Today was totally insane. We had nearly 20,000 pageviews of my Olympus OM-D introduction. This followed yesterday's big, web wide announcement of the Nikon D800. The lure of the new cameras was palpable. There was clearly credit card adrenaline in the air. But when I looked at the new stuff I had a sense of having been there so many times before. I'm starting to feel like Pavlov's sad little dog because I find myself drooling at the internet signal that tells me that new camera dog food is heading to my bowl.
In both instances the camera makers are moving their respective balls forward. The Nikon may be the camera that pushes the medium format either off a cliff or into making a price competitive product for people who want or need a really large sensor. It will certainly be strong bait for people who want the best you can get (conditionally--meaning: the best for under $5,000). The promise of a 30+ megapixel camera is tons of detail and smooth tonality. It may be overkill but that remains to be seen.... Wait a month and Canon will, no doubt, debut their answering salvo and the race will be on to lock down customers. It's pretty much an easy sell. Lots of dots and lots of good numbers for a pretty affordable price. If you're an aspiring pro this is the kind of camera that popular wisdom will lead you to.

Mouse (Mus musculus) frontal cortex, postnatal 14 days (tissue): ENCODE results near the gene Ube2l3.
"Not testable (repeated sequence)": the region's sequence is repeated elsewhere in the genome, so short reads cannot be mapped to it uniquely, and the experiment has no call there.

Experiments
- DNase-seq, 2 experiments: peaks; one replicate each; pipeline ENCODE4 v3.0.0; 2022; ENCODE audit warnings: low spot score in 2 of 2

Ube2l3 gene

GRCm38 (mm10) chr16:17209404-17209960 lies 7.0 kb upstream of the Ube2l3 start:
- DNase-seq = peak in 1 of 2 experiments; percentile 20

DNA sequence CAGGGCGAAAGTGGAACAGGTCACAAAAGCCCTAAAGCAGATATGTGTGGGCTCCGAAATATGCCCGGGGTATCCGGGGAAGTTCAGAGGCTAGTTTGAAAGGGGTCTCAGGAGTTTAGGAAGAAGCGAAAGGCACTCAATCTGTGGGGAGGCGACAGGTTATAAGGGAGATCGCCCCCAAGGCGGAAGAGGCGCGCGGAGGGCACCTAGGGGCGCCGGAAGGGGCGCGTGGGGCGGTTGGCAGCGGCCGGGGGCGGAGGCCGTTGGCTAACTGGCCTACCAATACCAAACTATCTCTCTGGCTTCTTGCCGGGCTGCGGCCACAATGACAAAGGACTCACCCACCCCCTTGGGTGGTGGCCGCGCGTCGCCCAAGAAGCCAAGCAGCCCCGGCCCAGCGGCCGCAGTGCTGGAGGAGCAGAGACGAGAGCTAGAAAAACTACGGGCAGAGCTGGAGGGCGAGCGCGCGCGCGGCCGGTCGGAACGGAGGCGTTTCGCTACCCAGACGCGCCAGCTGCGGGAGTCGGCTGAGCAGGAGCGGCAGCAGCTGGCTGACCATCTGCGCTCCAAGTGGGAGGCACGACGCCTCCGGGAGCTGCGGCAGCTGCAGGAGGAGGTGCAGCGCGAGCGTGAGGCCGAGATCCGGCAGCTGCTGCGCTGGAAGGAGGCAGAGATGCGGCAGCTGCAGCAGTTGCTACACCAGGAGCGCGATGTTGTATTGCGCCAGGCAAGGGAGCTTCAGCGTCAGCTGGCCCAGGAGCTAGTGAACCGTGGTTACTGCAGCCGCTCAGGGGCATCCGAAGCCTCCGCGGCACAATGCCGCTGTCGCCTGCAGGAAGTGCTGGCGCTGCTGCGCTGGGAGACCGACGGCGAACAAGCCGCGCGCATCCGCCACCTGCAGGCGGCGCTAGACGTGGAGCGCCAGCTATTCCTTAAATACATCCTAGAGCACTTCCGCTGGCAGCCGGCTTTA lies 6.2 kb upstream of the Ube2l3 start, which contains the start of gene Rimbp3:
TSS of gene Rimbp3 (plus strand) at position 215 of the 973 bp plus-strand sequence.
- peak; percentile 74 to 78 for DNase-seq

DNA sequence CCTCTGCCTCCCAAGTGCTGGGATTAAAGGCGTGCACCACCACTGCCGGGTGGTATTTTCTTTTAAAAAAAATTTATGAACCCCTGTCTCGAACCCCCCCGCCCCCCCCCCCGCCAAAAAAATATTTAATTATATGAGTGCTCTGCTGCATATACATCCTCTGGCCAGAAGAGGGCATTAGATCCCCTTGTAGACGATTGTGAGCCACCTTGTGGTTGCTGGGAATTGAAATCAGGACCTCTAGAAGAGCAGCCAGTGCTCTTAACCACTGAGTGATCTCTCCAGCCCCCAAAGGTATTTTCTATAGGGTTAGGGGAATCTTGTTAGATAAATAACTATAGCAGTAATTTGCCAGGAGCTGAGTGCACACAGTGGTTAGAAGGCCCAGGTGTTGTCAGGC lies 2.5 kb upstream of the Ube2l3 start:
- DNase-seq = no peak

The Olympus OM-D is the magic camera enthusiasts have been waiting for. It's small and sexy and by all accounts it's going to be a very, very good picture taker. But what is the real appeal of this whole micro four thirds niche? Do you get it? Can I explain it? I'll try...